Instead of taking a final exam, some ASU students organized a protest on the Tempe campus.
A group of students at Arizona State University’s Tempe campus decided to protest Thursday instead of taking a final exam in their human-rights class, a decision endorsed by their instructor.
In fact, Angeles Maldonado, a professor at ASU, offered her Global Politics of Human Rights class an option: Take a test or create a group project.
They opted for the project. The group of about 20 students then decided the best plan would be to protest in front of Hayden Lawn by ASU’s library.
“The class decided that as a group project they wanted to make their voices heard about the issues that are affecting them today, so instead of just reading about the human-rights violations, they’d speak out about the current violations that are happening,” said Maldonado, who felt it was her duty as a professor to support their decision.
Maldonado’s students made signs and stood shoulder to shoulder to make a human wall. Eventually, other ASU bystanders were welcomed and joined in, picking up signs that created the slogan, “Wall Against Hate!”
The focus was opposition to many of President Donald Trump’s policies, with deportations and a call for a new border wall the major focuses.
“This was something that we all got together and said we would express some of the things we don’t like, so a lot of the other people here are protesting things like immigration, immigration ban, women’s rights, things like that,” said Alex Corella, 22, a student in Maldonado’s class who participated.
The group and those who joined them drew attention to a variety of issues, including LGBT rights, women’s rights, Black Lives Matter, immigration, and even the prison system.
Maria Pakulis, a Women and Gender Studies major who is not in the class but joined the protest, said, “I’ve been going out to a lot of protests lately to show the administration that we don’t approve of them and to show the people in our community that there are people who support them.”
At one point, Arizona State University personnel asked the group to relocate in order to stop blocking the sidewalk. Protesters then stood in a staggered line, with about a foot between each person, instead of standing shoulder to shoulder. Campus police then were called to the scene, as the protesters changed from holding signs to linking arms, walking back and fourth in front of the grassy area of Hayden Lawn.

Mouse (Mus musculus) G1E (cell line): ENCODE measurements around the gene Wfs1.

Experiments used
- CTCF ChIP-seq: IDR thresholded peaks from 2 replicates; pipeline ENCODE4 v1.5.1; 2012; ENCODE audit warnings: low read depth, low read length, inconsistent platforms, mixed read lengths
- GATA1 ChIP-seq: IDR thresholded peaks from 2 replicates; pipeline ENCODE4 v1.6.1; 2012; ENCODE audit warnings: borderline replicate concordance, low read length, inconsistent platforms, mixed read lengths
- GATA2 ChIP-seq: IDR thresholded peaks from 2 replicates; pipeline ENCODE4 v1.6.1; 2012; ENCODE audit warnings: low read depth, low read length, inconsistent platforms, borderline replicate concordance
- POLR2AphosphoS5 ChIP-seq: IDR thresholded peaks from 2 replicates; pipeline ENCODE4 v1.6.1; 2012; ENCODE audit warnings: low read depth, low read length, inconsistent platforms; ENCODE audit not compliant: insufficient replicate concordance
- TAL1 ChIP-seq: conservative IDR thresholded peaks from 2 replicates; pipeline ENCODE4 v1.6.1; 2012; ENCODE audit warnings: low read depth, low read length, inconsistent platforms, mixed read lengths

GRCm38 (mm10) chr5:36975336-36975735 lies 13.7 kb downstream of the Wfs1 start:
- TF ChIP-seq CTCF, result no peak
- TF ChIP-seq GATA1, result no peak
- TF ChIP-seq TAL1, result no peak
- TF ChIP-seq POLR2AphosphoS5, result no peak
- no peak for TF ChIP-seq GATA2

Passers-by had some difficulties finding their way around the linked demonstrators, so ASU’s campus police stepped in to give a second warning, this time directly to Maldonado. The chain of people then progressed onto Hayden Lawn to avoid any other warning and the protest continued without incident.
Many of the protesters eventually dispersed, either running to class or to another engagement, except for Maldonado’s class who remained on Hayden Lawn. Corella was glad to be there with his fellow students and said, “This is better than a final.”
The ASU administration issued the following statement about the classroom protest in response to a request for comment from The Arizona Republic:
“As an institution of higher education and an environment that promotes academic freedom, Arizona State University supports the free exchange and expression of ideas. All individuals and groups on campus have the right to express their opinions, whatever those opinions may be, as long as they do not violate student code of conduct and student organization policies and do not infringe on another student’s individual rights. This policy applies to all students.”
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